I remember when BICSI used to hold its annual meeting in Tampa, Florida. BICSI annual meetings were much smaller then—I’d call them intimate compared to the size and scope of modern events.  In those days, discussions on any new product or technology used to be very different.  It was common to have open dialog with plenty of heat and passion from those in the cabling industry


You’re guessing I must be very old-fashioned, but I miss those days in some ways.  I am not saying that passion is missing today but perhaps now we lack the kind of public debate and peer review that I believe demonstrated a sense of pride and integrity in the structured cabling industry.  Smaller venues engendered this spirit perhaps.


Today, time, money and travel are all limited, which pressures us to give up on some traditions.  However, it seems that old stylecommunication iscoming backin the form of social media.  Visit Linkedin for example, and you will find “Structured Cabling” and “BICSI” groups – these groups are new to some, but to me, the conversation they inspire is a “blast from the past.”



40G on copper for example has sparked some interesting debate.  Discussions on 40 base T remind me of the discussions around 1G base T back in the day.  In those days I was on the pro side.  These days I find myself on the opposite side of the argument – I don’t believe that there is significant interest or market demand to justify the investment required to develop 40G base T on category 7A cable.  Plainly a large number of companies will need to invest in a group of technologies and achieve breakthrough designs to make it so.  


The insiders, such as IEEE and chipset manufacturers, don’t seem to believe it either because today, they are not “in.”  Let’s suppose for a moment that we were considering the investment. What would be the size of the market you ask? Frankly, there just isn’t a lot of that cable in the world.  Additionally the development time line for copper might be several years, a very late entry to a market that will be in high volume by that time.  The business case seems less than compelling.  Surely there must be some other benefit to this cable because this isn’t it.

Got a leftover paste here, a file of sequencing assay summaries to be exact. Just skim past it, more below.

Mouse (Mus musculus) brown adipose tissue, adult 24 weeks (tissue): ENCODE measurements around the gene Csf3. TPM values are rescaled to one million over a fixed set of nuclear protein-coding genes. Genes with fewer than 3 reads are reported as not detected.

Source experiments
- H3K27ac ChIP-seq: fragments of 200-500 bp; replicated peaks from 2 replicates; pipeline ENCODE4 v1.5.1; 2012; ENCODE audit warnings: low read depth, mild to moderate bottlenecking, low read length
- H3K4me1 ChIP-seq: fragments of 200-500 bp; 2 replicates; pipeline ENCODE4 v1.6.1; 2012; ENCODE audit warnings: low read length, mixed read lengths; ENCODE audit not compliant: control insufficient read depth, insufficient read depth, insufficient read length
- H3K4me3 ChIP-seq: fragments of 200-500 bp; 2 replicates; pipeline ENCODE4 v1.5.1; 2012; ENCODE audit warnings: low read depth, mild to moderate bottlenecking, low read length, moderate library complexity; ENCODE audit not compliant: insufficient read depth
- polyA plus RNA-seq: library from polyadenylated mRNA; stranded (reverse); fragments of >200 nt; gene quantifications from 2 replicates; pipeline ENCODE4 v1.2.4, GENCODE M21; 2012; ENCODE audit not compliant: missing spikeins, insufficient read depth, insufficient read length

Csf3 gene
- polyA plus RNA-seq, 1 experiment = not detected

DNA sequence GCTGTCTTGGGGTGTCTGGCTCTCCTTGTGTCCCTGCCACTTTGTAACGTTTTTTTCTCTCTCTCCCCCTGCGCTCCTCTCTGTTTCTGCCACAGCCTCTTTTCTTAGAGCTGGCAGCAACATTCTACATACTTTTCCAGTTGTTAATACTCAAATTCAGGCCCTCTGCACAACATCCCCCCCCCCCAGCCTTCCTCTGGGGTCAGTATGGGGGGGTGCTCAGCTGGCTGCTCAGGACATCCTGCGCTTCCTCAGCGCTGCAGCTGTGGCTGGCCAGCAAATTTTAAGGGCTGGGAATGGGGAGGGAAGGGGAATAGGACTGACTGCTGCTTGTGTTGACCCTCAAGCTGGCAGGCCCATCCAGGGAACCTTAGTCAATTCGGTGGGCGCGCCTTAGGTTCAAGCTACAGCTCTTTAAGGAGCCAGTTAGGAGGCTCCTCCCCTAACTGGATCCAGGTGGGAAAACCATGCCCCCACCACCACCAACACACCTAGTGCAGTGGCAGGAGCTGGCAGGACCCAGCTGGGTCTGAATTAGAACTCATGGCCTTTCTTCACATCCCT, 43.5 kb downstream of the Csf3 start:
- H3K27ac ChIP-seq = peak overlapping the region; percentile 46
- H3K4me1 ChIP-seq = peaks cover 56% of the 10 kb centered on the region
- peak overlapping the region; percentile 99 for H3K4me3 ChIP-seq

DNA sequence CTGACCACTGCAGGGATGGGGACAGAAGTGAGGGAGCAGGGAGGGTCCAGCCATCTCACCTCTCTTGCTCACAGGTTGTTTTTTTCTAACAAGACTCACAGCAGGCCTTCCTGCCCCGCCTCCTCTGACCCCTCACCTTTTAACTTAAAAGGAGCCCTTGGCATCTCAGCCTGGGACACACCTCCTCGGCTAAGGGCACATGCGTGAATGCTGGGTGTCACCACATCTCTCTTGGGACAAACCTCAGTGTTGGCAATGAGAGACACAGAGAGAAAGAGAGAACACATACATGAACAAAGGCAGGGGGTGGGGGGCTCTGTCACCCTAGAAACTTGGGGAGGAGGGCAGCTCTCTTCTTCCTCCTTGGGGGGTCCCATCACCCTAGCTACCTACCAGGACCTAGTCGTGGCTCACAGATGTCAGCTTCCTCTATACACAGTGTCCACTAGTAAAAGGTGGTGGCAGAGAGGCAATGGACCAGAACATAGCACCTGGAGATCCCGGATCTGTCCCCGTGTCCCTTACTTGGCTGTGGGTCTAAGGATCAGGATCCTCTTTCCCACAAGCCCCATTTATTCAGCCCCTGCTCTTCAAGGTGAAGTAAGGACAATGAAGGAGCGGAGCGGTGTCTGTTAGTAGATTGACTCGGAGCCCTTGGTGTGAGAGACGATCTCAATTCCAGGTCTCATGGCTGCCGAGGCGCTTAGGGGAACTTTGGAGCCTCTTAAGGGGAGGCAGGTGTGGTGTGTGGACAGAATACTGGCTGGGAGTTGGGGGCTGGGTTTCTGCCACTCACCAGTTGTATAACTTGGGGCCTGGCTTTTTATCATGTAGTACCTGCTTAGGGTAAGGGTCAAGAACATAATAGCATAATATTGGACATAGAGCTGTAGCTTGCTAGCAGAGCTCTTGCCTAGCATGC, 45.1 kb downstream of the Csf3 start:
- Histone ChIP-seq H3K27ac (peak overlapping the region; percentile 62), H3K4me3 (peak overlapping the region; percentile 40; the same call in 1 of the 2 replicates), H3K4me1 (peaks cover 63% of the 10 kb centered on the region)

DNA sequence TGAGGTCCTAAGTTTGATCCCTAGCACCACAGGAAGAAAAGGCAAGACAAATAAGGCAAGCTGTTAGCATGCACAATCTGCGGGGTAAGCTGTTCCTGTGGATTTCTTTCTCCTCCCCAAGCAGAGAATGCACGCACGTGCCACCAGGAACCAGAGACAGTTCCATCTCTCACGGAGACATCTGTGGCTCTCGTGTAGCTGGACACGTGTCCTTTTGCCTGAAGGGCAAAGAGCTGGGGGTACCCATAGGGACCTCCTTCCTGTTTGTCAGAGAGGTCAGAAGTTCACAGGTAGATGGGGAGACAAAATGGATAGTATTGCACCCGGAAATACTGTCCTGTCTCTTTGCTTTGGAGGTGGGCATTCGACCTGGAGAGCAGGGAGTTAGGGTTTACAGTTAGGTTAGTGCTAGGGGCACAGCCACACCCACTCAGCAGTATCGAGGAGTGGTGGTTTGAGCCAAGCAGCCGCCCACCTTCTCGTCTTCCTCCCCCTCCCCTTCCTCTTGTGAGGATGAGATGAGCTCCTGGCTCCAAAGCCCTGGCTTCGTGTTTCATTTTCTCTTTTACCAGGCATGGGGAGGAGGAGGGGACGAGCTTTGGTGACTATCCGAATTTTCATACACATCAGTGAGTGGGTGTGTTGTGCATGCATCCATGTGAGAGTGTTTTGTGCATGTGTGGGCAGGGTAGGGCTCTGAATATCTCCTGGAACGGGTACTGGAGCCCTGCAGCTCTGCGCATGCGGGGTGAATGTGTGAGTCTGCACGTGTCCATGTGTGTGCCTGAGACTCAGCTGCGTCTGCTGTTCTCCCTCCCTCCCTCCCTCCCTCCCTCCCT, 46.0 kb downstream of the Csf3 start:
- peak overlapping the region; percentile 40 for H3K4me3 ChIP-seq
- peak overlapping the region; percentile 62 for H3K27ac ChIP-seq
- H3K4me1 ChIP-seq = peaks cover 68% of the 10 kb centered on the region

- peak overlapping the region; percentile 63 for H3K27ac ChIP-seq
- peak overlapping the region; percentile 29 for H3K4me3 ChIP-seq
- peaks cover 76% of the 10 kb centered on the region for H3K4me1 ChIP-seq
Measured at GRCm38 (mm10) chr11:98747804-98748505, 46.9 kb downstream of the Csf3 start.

I think while it is great to tell a story of what might be, it might be wrong to tell half the story.  If someone tells you that Category 7A will support 40G and 100G Ethernet, chances are they hope you don’t know the half of it.


I hope you will join in the fine tradition that BICSI began many years ago.  Voice your views, share your insight and help define the future – social networking rocks!

About the Author

James Young

James currently serves as the Director of CommScope’s Enterprise Data Center division, overseeing strategy and providing leadership to product and field teams globally. Formerly James has been involved in a variety of roles including sales, marketing and operations for communication solutions working with Tyco Electronics/AMP, Anixter, Canadian Pacific and TTS in Canada. 

James has gained extensive experience in the sale of OEM products, network solutions and value-added services through direct and indirect channel sales environments. His sales experience includes electronic transmission components, telephony systems, network systems, LAN infrastructure products and fibre transmission system products. James has garnered substantial experience in OEM and channel marketing, as well as network operations as assistant director of CP’s computers and communications group. 

James graduated with a Bachelor of Science from the University of Western Ontario.  He is a registered Communication Distribution Designer (RCDD) and certified Data Center Design Professional (CDCP).

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Comments

1 comment for "Social Networking Groups Spark Healthy Cabling Standards Debate"
Gautier Humbert

I couldn't agree more. There's just no business case for the active equipment manufacturers right now to develop an application for a cabling system worth less than 1% of the global market.. This remind me of the days TIA invented 1000base-Tx...

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